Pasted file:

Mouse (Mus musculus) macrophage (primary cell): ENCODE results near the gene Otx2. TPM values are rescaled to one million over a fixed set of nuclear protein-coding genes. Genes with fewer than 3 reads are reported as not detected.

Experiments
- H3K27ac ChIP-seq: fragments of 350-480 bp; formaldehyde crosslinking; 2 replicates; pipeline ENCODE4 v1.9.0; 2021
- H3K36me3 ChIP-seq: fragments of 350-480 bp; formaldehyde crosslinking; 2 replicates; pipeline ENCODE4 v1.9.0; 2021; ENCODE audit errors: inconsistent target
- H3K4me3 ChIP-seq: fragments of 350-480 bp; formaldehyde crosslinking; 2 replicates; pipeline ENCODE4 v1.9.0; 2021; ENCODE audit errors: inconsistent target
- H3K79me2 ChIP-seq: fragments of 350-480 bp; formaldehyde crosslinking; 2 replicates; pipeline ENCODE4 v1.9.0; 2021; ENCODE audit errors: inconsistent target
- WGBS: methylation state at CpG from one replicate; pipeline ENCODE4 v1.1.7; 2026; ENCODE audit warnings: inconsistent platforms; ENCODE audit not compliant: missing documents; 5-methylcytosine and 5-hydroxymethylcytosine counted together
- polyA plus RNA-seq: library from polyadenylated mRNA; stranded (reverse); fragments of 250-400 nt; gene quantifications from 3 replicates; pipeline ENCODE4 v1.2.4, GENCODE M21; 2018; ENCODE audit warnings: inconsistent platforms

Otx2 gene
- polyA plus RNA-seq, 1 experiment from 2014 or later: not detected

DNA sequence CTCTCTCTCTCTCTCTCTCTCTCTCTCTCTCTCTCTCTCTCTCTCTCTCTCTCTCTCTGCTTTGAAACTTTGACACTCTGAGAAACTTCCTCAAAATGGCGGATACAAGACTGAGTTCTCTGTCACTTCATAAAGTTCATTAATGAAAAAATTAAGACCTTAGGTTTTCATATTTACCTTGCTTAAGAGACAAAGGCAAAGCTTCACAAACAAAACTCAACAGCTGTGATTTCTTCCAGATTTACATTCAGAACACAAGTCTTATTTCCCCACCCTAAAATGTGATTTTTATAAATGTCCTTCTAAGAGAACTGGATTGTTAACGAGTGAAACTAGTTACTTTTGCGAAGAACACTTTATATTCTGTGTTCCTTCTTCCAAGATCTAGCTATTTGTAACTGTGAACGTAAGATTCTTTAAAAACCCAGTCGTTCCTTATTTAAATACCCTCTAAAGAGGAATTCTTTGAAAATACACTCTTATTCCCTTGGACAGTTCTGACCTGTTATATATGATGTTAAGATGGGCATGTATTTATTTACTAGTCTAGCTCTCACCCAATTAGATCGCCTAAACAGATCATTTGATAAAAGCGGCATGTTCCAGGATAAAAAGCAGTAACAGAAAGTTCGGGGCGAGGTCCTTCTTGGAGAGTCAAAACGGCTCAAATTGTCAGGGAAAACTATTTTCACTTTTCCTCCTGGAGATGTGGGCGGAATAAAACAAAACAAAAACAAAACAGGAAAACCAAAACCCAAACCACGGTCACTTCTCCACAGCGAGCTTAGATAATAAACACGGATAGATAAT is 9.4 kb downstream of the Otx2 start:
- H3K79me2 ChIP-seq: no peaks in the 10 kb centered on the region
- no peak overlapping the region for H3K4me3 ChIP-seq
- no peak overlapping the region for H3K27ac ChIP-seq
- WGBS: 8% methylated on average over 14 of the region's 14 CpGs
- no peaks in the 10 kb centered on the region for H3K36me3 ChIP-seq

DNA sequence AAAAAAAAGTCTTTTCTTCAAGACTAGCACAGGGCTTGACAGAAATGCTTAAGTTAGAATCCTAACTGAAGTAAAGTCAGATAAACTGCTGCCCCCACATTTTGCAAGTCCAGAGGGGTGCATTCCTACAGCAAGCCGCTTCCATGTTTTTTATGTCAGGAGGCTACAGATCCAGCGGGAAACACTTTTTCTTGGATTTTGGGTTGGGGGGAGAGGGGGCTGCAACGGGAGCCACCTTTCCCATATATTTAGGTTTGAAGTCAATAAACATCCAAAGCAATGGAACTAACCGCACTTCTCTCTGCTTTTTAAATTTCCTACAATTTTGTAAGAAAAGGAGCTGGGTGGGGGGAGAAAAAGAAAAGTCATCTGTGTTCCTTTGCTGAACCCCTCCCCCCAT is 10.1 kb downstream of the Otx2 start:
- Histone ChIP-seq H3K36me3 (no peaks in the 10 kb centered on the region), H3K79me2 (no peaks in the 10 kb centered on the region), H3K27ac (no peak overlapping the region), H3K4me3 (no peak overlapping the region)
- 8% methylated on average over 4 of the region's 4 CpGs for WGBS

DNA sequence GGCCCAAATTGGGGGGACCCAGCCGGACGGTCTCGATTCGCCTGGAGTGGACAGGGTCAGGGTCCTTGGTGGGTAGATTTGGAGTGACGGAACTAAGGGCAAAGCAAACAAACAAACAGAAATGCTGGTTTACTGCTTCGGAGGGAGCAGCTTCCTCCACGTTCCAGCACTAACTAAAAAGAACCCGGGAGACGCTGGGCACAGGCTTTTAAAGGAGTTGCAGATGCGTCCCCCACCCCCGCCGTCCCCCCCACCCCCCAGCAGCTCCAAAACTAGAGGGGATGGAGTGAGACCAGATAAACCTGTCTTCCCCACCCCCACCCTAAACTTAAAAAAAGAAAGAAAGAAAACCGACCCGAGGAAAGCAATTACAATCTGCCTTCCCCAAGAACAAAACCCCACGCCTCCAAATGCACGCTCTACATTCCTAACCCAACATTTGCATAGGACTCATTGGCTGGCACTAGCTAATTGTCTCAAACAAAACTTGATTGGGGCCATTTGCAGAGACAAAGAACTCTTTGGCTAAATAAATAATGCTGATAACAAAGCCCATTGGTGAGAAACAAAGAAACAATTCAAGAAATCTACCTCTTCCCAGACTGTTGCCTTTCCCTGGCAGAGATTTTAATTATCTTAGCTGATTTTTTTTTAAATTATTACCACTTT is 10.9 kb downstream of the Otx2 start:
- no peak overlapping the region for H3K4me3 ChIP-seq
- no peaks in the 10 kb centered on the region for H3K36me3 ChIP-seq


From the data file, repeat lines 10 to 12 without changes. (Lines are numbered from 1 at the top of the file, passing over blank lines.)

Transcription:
- polyA plus RNA-seq, 1 experiment from 2014 or later: not detected

DNA sequence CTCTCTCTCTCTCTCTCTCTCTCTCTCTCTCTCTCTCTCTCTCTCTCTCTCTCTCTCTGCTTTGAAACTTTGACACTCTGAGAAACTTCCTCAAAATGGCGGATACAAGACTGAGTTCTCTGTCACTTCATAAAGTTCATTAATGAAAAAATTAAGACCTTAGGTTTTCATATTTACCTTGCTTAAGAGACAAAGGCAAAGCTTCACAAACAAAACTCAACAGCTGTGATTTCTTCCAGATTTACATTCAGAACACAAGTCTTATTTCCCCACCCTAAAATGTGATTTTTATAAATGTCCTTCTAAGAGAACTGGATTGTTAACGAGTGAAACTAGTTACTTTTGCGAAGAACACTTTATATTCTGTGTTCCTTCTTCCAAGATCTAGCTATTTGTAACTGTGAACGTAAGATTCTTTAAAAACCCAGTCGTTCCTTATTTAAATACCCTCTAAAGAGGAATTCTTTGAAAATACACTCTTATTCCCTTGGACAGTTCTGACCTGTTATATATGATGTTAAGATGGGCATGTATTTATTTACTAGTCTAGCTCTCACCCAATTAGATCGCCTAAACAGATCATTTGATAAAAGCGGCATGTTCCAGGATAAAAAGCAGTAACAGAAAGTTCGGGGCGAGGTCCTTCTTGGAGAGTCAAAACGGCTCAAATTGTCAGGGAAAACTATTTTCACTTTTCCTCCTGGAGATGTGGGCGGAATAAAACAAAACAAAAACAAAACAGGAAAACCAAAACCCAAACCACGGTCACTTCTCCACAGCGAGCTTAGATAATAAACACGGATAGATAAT is 9.4 kb downstream of the Otx2 start:
- H3K79me2 ChIP-seq: no peaks in the 10 kb centered on the region